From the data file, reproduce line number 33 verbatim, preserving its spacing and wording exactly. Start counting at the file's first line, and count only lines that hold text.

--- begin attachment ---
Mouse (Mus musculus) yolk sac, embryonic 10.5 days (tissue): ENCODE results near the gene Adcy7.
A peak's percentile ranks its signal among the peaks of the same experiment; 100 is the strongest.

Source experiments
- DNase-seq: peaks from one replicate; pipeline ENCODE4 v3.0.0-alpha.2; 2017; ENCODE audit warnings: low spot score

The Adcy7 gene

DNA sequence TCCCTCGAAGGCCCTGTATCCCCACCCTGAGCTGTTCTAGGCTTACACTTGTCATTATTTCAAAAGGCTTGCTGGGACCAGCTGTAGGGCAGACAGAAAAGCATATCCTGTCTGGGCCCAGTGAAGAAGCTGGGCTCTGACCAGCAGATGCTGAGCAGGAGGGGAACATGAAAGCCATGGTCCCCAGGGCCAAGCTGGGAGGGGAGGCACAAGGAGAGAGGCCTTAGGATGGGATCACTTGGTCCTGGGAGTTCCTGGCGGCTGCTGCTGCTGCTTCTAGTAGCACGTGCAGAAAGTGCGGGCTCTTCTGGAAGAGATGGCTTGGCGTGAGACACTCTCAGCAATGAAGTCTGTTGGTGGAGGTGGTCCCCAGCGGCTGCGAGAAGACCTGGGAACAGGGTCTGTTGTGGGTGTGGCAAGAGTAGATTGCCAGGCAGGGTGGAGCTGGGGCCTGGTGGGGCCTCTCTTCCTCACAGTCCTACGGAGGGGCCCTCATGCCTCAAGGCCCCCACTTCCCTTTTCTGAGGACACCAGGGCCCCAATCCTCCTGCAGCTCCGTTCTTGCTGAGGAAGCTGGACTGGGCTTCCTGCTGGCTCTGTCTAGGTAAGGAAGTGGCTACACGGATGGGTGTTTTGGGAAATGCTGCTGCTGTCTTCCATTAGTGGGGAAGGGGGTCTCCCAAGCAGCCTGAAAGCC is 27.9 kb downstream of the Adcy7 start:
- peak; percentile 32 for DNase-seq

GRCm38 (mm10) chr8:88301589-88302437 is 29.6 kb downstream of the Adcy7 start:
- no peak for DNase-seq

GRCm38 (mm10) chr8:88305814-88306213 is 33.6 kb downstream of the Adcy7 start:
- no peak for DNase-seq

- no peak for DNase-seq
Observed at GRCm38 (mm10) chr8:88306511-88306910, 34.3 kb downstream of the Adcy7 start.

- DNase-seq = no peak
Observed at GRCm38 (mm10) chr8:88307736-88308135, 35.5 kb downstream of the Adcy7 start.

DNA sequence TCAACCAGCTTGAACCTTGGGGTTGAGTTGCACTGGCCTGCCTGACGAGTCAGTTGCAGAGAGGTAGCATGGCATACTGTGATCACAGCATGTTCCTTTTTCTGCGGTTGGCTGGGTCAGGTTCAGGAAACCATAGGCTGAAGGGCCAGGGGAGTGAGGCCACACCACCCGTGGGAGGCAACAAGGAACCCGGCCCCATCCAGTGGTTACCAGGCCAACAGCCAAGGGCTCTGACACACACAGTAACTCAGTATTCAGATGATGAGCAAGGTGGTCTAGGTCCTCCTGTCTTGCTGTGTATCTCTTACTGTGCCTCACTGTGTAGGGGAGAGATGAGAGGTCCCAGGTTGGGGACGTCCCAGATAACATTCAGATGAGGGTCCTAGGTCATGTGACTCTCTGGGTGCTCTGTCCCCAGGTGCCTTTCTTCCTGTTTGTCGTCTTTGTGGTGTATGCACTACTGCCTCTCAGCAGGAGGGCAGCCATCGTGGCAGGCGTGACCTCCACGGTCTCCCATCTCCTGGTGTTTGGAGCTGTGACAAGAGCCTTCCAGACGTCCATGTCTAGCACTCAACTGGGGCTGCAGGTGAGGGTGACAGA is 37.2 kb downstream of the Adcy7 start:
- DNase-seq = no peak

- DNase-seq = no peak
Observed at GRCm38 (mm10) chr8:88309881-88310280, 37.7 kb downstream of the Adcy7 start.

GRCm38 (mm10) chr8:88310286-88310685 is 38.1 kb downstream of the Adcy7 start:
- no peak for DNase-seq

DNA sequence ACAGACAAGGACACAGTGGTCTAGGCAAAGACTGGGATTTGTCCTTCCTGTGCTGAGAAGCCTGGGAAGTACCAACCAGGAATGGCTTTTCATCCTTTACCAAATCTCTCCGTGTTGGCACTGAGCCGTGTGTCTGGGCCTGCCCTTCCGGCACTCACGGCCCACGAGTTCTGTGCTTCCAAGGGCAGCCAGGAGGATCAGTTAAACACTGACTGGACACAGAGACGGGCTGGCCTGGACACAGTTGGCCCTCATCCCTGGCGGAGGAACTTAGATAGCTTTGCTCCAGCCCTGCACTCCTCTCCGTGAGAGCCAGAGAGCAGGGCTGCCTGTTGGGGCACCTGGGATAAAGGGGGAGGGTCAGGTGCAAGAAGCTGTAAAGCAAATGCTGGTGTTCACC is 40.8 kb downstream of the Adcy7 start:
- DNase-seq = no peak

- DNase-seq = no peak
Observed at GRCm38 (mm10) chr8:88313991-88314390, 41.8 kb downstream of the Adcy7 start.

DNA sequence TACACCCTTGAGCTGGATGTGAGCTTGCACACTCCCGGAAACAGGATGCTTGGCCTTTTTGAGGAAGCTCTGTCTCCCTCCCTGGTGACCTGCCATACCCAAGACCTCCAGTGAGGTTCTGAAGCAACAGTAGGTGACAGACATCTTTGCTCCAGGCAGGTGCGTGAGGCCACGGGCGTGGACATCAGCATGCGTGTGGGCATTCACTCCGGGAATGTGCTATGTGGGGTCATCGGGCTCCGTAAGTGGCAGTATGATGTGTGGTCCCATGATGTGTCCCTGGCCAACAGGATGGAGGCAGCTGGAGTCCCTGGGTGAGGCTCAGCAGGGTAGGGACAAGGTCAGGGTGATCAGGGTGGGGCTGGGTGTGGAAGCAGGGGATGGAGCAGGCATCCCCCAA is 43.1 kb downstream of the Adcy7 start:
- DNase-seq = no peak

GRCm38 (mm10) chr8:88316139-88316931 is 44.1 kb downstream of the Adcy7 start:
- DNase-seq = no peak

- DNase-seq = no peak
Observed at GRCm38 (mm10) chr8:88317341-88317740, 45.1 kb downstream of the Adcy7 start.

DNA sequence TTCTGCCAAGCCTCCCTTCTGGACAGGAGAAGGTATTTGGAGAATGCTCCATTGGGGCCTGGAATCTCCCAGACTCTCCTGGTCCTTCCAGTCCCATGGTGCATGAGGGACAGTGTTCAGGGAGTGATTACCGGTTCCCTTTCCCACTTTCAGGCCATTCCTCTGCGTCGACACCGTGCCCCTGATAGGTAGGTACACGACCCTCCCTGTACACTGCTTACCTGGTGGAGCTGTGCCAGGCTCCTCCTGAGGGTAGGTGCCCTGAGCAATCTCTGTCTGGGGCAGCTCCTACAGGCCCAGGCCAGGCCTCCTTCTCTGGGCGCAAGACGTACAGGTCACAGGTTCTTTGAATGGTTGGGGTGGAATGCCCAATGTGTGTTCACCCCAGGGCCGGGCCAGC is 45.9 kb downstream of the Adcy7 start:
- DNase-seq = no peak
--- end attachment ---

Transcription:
- DNase-seq = no peak